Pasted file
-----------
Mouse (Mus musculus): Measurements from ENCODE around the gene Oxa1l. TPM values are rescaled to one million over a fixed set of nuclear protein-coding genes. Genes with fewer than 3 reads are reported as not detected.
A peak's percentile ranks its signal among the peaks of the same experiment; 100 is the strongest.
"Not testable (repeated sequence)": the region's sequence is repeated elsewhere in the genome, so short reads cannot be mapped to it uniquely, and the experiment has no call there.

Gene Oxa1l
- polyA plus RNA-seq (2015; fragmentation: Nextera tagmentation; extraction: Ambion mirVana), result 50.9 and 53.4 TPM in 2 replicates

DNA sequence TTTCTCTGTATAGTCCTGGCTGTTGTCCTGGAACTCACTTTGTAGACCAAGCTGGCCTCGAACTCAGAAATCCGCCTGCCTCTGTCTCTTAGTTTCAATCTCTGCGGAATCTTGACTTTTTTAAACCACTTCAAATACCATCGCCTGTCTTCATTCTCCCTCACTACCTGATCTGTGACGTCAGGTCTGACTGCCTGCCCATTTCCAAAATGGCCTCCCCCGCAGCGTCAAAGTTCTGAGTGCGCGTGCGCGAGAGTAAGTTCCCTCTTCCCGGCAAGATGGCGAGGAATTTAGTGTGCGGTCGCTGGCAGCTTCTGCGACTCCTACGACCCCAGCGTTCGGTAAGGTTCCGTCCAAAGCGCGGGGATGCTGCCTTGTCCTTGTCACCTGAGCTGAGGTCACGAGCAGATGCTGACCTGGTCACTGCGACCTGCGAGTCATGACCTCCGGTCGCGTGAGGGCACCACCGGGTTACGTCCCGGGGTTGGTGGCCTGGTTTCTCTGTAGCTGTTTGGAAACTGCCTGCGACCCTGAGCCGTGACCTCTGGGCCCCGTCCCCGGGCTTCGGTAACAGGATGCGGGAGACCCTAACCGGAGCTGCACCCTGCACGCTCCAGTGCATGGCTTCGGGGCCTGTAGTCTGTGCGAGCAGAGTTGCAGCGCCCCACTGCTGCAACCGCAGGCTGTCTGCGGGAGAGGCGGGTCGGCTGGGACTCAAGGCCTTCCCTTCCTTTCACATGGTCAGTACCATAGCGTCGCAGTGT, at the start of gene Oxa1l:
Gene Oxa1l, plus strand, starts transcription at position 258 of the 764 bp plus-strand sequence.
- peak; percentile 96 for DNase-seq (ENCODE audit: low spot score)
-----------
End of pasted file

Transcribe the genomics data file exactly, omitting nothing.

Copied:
Mouse (Mus musculus): Measurements from ENCODE around the gene Oxa1l. TPM values are rescaled to one million over a fixed set of nuclear protein-coding genes. Genes with fewer than 3 reads are reported as not detected.
A peak's percentile ranks its signal among the peaks of the same experiment; 100 is the strongest.
"Not testable (repeated sequence)": the region's sequence is repeated elsewhere in the genome, so short reads cannot be mapped to it uniquely, and the experiment has no call there.

Gene Oxa1l
- polyA plus RNA-seq (2015; fragmentation: Nextera tagmentation; extraction: Ambion mirVana), result 50.9 and 53.4 TPM in 2 replicates

DNA sequence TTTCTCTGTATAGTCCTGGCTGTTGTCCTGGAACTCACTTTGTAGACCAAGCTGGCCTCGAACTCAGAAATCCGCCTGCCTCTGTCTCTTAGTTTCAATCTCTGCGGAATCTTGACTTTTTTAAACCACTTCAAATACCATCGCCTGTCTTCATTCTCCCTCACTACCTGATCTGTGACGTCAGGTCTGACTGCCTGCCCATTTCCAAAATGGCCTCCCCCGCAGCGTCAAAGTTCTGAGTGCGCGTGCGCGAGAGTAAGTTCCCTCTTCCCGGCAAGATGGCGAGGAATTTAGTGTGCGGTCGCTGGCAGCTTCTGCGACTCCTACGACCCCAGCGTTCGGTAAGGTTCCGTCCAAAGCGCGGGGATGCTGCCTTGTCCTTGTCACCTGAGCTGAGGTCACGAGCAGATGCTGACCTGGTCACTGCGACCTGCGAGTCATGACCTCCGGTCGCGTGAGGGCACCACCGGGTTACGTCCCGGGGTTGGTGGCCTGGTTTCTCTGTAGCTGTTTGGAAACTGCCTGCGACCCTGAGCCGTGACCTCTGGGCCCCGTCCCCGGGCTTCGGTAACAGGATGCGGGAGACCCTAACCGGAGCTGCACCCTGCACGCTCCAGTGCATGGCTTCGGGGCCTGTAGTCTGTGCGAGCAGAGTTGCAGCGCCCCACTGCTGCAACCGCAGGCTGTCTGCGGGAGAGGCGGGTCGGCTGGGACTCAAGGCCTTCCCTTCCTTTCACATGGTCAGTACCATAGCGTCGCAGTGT, at the start of gene Oxa1l:
Gene Oxa1l, plus strand, starts transcription at position 258 of the 764 bp plus-strand sequence.
- peak; percentile 96 for DNase-seq (ENCODE audit: low spot score)